Five Tips to Help Look After Our Wild Birds

In the cold weather, wild birds struggle to find their natural food supplies, so they fly into our gardens looking for food and water.  At home, we put out left-over food and have several bird baths that rain water collects in for your wild birds to drink and bathe in.

The RSPB suggest five tips to make our gardens safer places for wild birds to live in:

Quality Food:  Ideally, put out rich food that is high in calories.  We are thinking more suet than Subway!  Either put the food in a hanging bird feeder, or leave it on the ground for the birds to find.  We always leave food in the same place so the birds know where to look.  It makes you feel guilty when they swoop down and you haven’t left anything out in time.

Fresh Water: If you can remember, the RSPB recommends that you put out a fresh bowl of water each day for drinking and bathing.  To stop it freezing, try floating small twigs in it, or a ping pong ball.  We don’t manage fresh water each day, but we do use the water from our water butt to fill up any bird baths that are drying out.

Bird Table:  If you have space, and if you aren’t at risk of rats, then make a bird table that you can leave old scraps of food on.  Cheese crumbs, fruit, porridge oats, unsalted bacon and potato pulp are all great for birds.

Nest Boxes:  You can find simple, warm birds nest boxes in Poundland.  They don’t have to be flash or pretty, just functional.  Small birds will roost in them in cold weather and other birds may use them to nest in during the summer.  At our house, we see robins and finches diving in and out of the hedge, so we are mindful to leave it thick enough to keep them safe when we are trimming it.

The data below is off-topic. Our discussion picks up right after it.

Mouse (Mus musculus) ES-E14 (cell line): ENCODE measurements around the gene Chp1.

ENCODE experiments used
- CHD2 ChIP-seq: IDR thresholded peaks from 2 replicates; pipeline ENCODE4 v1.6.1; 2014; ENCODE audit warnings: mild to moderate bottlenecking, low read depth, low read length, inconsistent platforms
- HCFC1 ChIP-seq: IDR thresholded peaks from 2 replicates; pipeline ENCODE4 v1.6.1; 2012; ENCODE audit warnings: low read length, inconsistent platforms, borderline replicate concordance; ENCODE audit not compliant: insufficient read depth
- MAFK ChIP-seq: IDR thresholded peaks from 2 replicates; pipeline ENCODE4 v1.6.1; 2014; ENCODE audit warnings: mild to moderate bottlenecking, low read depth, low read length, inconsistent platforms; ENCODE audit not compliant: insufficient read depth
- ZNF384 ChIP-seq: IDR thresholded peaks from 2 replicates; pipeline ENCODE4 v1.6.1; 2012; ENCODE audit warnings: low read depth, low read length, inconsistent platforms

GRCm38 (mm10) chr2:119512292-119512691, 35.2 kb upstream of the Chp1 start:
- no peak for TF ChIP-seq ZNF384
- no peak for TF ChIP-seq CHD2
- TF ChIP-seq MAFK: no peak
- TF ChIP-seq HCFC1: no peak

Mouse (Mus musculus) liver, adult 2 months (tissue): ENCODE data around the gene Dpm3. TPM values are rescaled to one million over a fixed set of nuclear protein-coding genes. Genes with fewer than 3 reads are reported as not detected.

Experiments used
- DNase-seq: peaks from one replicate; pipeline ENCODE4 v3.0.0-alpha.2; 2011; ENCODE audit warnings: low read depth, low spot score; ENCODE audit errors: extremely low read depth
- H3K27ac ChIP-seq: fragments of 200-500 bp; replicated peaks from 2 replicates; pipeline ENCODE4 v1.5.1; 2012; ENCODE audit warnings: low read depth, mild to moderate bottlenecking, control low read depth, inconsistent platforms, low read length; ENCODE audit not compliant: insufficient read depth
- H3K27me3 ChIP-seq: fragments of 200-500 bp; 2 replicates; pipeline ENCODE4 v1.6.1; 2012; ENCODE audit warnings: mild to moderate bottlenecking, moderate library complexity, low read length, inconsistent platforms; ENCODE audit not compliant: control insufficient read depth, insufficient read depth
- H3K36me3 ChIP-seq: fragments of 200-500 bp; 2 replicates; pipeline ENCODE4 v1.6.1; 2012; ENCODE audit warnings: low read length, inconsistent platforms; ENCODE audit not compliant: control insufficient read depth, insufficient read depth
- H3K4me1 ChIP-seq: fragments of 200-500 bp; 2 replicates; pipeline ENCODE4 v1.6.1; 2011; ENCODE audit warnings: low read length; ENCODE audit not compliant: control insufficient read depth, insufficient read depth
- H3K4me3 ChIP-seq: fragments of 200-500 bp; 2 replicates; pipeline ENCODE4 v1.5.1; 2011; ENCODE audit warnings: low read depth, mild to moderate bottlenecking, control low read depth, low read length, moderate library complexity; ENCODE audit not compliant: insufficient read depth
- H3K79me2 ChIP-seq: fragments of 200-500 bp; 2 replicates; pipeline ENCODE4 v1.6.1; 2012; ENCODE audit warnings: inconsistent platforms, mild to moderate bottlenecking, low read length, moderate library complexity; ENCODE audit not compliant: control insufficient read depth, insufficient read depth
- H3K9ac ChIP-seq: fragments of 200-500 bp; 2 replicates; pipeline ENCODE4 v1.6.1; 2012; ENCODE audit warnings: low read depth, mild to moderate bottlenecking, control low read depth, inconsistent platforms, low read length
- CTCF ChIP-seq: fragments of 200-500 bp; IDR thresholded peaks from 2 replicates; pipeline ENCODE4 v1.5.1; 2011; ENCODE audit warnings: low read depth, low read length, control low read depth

Keep it Clean: Birds can suffer from sicknesses too, so remember to clean all the food and water dsihes from time to time.  Don’t mix new food with rotting remains and remember to wash your hands before and after handling their food and water.

The tip we would add, is to leave some ‘mess’ in your garden.  A few extra twigs, or a pile of rocks here and there provides a bit of shelter to other small animals who might need protection from the elements.  I always think that they were here first, so we should try and live alongside them, not push them out.

By attempting as many of these simple points as possible, you will be doing your part to protect our wildlife. In return, you get the pleasure of watching the birds and squirrels fly and scamper across your garden as soon as they spot the food. Enjoy!

by Loretta Cotterell –

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